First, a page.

"Well they are quite impressive. It would be worth including one picture in our tale."

Southey was quite correct, the track led to a gap in the wall and into pasture, where cows and calfs were sitting contentedly, and ignoring us, unlike the ones we had passed at the beginning.

The path led down to the right corner. "Look", pointed Tetley, "there's a robin sitting on the signpost. Try to get a picture Dad."

Dad tried his best against the very busy background, before it flew off.

Here we joined a wide track. "This is the byway called Whitbarrow Road that skirts round the northern end of Township Allotment", said Shaun. "We go left."

By now the day was getting very warm, and Uncle Eric was finding it harder going, and needed to make quite a few stops to catch his breath. We waited patiently.

Eventually the track joined the road near to Broad Oak.

"Look", pointed Tetley, "there's the limekiln. It's very tall."

"I love the signpost for Whitbarrow Road, indicating what modes of transport are allowed.", said Grizzly. "First time I have seen a legend for horse and cart", he laughed.

"We go left and then down the access to Broad Oak", called out Southey.

This was indicated by an old milk churn.

Here Southey told us, "now it is just the case of reversing our outwards route.

Here Uncle Eric makes his way down the pasture, after Dad had opened and closed the first of the awkward gates. Catching him up, he said to Dad, "the cows have gone from this field thankfully."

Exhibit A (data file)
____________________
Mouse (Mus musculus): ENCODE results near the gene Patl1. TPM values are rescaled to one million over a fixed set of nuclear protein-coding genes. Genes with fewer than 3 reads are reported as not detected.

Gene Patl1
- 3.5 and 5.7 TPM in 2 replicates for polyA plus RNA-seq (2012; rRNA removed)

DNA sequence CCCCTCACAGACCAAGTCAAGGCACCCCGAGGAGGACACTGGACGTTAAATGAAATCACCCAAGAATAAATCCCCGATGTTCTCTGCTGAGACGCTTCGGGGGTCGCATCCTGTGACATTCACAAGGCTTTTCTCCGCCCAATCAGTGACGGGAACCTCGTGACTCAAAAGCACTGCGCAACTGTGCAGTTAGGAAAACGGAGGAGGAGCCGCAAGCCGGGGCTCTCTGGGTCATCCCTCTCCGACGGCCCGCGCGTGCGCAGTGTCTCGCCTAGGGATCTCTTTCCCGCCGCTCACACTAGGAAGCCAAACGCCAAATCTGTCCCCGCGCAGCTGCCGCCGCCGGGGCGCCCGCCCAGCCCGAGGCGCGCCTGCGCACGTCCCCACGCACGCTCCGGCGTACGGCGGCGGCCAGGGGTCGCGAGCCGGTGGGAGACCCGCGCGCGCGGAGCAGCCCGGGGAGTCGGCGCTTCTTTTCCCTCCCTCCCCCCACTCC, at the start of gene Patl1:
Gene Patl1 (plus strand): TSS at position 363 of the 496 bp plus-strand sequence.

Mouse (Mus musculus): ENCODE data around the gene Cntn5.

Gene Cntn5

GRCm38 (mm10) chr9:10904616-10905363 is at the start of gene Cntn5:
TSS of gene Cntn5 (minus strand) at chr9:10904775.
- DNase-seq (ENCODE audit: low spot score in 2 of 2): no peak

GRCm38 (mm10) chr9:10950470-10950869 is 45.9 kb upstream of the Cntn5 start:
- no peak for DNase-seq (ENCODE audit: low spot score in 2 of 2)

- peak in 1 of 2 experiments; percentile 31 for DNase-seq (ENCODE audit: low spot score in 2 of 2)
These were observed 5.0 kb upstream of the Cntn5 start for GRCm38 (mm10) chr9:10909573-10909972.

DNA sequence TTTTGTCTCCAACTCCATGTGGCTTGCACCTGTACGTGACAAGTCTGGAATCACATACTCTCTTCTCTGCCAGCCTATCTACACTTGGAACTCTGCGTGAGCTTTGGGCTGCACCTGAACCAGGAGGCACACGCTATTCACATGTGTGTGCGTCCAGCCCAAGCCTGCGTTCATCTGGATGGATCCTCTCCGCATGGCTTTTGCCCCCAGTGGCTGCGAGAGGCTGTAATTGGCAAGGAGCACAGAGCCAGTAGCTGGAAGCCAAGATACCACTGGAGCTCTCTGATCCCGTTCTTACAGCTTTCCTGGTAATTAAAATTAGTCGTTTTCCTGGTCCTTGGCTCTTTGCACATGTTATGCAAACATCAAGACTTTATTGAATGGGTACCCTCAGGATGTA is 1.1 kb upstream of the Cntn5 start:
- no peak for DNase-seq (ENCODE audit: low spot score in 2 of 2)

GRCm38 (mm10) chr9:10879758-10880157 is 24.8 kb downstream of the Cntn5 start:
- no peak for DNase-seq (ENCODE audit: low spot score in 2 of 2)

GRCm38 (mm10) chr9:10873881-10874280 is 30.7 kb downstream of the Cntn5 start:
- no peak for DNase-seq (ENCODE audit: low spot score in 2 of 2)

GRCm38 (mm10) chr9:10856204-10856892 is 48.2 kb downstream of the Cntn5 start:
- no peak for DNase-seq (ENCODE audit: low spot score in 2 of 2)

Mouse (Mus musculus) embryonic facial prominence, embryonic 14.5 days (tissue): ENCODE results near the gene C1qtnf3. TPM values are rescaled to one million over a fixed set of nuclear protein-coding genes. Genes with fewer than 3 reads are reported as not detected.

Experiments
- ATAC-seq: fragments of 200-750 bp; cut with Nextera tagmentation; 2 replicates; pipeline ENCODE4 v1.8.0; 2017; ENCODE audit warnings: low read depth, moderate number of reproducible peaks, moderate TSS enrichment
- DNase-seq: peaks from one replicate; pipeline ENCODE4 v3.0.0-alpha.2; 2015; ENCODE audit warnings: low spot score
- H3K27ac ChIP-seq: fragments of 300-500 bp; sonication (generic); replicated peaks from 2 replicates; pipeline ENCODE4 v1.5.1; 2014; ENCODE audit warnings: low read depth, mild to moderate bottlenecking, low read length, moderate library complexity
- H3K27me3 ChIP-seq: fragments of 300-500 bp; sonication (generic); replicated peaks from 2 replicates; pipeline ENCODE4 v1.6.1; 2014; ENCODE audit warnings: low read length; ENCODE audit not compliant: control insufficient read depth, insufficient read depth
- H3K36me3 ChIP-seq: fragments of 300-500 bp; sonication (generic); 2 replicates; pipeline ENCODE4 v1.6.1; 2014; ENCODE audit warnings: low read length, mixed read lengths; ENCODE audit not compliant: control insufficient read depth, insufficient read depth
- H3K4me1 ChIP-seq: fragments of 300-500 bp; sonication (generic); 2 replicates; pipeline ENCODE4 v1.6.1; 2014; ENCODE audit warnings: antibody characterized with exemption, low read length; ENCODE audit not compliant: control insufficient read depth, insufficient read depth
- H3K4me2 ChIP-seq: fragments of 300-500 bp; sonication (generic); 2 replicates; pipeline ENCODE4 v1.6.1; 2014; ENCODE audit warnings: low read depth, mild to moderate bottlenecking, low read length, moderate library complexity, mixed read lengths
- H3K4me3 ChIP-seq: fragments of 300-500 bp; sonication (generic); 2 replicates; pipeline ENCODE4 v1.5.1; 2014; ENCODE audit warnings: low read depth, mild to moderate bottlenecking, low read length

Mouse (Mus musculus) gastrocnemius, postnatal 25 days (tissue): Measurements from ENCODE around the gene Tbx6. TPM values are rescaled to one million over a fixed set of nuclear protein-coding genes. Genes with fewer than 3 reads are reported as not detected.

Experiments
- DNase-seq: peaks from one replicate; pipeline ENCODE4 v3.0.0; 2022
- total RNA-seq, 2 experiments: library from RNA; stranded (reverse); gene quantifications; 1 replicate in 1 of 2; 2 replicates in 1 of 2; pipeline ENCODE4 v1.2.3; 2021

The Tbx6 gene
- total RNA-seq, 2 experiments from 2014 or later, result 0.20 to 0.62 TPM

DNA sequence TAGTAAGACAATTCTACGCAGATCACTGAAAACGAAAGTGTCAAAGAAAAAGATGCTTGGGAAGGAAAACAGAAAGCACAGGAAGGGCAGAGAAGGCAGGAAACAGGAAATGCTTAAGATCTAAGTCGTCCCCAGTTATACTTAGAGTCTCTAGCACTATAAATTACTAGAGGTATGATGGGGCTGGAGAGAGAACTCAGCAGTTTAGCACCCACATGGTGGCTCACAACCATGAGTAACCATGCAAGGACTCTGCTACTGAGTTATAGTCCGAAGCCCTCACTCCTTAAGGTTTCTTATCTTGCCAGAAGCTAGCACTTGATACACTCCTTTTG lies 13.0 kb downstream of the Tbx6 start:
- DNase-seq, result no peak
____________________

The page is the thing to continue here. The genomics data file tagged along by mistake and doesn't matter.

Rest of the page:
The barn on the far side of Woodside Road can be seen. Here the cows were very much in evidence and were still a lively as ever. As we approached they all galloped off left to the far side of the rise. Good we thought, and indeed Dad got over the ladderstile without trouble. However Uncle Eric was a little behind us and as he was closing in on the ladderstile, then began to return at speed.

"Quick Uncle Eric", called out Tetley. "The cows are coming back." He just managed to get over in time.

"Thank goodness there are no more damn cows to contend with", said Uncle Eric a little breathlessly.

So more leisurely now we crossed the pastures to the road and turned right up to Bowland Bridge.

"That was a super walk", cheered Southey. "Thanks for suggesting it Uncle Eric and for your company."

"You're welcome", replied Uncle Eric. "It has been enjoyable, if a little too warm. I need to rest a bit before I drive home."

In the evening Dad phoned Uncle Eric to make sure he had got home safely and was OK. Thankfully all was well.